Nick Harkaway has a strange way of making us feel at home as readers even when we are in a decidedly strange place, of immersing us in something new and somehow making it feel familiar at the same time. With Tigerman, he again spellbinds with witty prose and inviting characters while taking us into a world that needs an unexpected hero.
The first thing you may think when reading the opening pages of Stephen L. Carter’s engrossing Back Channel is, “What in the devil is going on here?” It’s 1962 and we’re at the beginning of the Cuban Missile Crisis. President Kennedy is in a townhouse with a 19-year-old African-American girl, but not for the reason you think. It seems that this young lady is the key to stopping the world from becoming a glowing, radioactive ember in the darkness of space. You can’t be blamed if your first reaction is bemusement.
Rebecca Rasmussen (The Bird Sisters) traces the lasting damage of violence to devastating effect in her second novel, Evergreen, a fairy tale-like chronicle of how one moment’s pain can echo through generations.
Early on in Rufi Thorpe’s elegant yet intense debut novel, the narrator, Mia, makes a prescient observation: “Normally, friendships between girls are stowed away in boxes of postcards and ticket stubs, but whatever was between me and Lorrie Ann was not so easy to set aside.”
Someone is setting fire to the houses of Pomeroy, New Hampshire, in Sue Miller’s latest novel, but that’s beside the point. The important thing is that Francesca “Frankie” Rowley has returned from a long sojourn in Africa as an aid worker and she doesn’t know what to do with herself. Besides, the thing that lights her fire is Bud Jacobs, the local newspaper editor whose life is just as up in the air as hers is. The two launch a passionate affair even as everyone else’s summer home is being torched.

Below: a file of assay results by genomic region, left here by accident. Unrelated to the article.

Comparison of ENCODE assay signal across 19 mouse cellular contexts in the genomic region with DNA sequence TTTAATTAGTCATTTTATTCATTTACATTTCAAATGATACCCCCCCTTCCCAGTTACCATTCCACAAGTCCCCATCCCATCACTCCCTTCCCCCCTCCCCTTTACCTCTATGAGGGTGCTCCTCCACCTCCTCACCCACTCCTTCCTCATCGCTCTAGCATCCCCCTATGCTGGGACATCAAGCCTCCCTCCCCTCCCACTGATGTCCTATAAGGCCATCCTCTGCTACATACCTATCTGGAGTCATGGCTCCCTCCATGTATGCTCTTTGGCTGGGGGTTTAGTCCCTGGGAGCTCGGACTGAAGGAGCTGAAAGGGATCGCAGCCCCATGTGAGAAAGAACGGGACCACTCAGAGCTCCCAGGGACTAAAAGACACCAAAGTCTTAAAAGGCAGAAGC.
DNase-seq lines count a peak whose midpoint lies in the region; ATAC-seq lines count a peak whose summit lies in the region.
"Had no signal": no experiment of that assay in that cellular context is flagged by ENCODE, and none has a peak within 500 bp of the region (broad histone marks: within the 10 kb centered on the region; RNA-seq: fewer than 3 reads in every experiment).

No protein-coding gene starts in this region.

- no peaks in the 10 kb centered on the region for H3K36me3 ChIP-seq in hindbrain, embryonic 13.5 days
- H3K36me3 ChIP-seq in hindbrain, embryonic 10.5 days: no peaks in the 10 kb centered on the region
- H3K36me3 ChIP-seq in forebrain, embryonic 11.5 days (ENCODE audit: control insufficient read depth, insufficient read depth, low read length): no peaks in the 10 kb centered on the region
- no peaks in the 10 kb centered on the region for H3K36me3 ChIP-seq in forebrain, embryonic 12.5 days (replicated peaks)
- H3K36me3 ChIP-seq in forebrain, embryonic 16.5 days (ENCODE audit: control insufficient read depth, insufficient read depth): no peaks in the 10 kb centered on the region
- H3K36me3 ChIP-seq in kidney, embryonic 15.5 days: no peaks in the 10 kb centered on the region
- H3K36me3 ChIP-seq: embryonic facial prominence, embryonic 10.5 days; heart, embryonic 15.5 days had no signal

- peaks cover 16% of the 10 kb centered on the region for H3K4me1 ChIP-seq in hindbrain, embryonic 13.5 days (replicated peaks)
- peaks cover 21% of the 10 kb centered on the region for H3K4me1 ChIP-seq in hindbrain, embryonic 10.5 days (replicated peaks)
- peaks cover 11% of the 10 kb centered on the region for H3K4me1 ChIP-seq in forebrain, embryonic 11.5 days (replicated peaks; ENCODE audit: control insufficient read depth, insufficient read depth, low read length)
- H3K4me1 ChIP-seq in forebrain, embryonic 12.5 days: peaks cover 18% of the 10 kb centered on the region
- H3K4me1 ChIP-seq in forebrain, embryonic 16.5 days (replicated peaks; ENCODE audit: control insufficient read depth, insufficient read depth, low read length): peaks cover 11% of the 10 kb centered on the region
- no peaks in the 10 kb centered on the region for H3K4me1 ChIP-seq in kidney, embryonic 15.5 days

In Your Fathers, Where Are They? And the Prophets, Do They Live Forever?, McSweeney’s founder (and 2012 National Book Award finalist for A Hologram for the King) Dave Eggers breaks out of the blocks at record-setting pace, depositing the reader, his protagonist and a captive astronaut in an abandoned building without even so much as a how-de-do.
In these heady days of immigration non-reform in the United States, it is worth recalling that much of this nation’s territory was once the property of Mexico, and that many immigrants have fled violence whose source can be traced to America, whether through military aid, drug demand and interdiction or flat-out invasion. One such family is the subject of Cristina Henríquez’s illuminating novel The Book of Unknown Americans, a kind of anti-census in which the statistics of Latino immigration are run backward to reveal individual struggles.
As the United States exits two protracted wars in Iraq and Afghanistan, it’s easy to forget that nearly 100,000 defense-related Americans remain in Japan, a country with which the U.S. ceased hostilities nearly 70 years ago. The American bases occupy about one-fifth of Okinawa, an island unfortunate to have served as a rampart for the Japanese mainland during the war and as an aircraft carrier for the Americans after it. Above the East China Sea by Sarah Bird attempts to bridge the gap between these two phases in Okinawan history.
Chestnut Street in Dublin, Ireland, is shaped like a horseshoe, with a “big bit of grass in the middle beside some chestnut trees,” and “thirty small houses in a semicircle.” These houses are inhabited by scores of fascinating human beings, however ordinary, who figure in these stories by Maeve Binchy, written between novels. Now, after her death in 2012 at 72, they are finally being published.
Mona Simpson’s sixth novel, Casebook, visits the country of divorce through the eyes of California teenager and Sherlock Holmes wannabe, Miles Adler-Hart. Aided by his sidekick Hector (living through the aftermath of his own parents’ breakup), Miles recounts their earnest, if often fumbling, effort to make sense of the emotional disturbance that inevitably surrounds even the most amicable end of a marriage and the survivors’ halting attempts to rebuild their lives. Simpson brings this all off with style, blending pathos with humor to create an appealing story.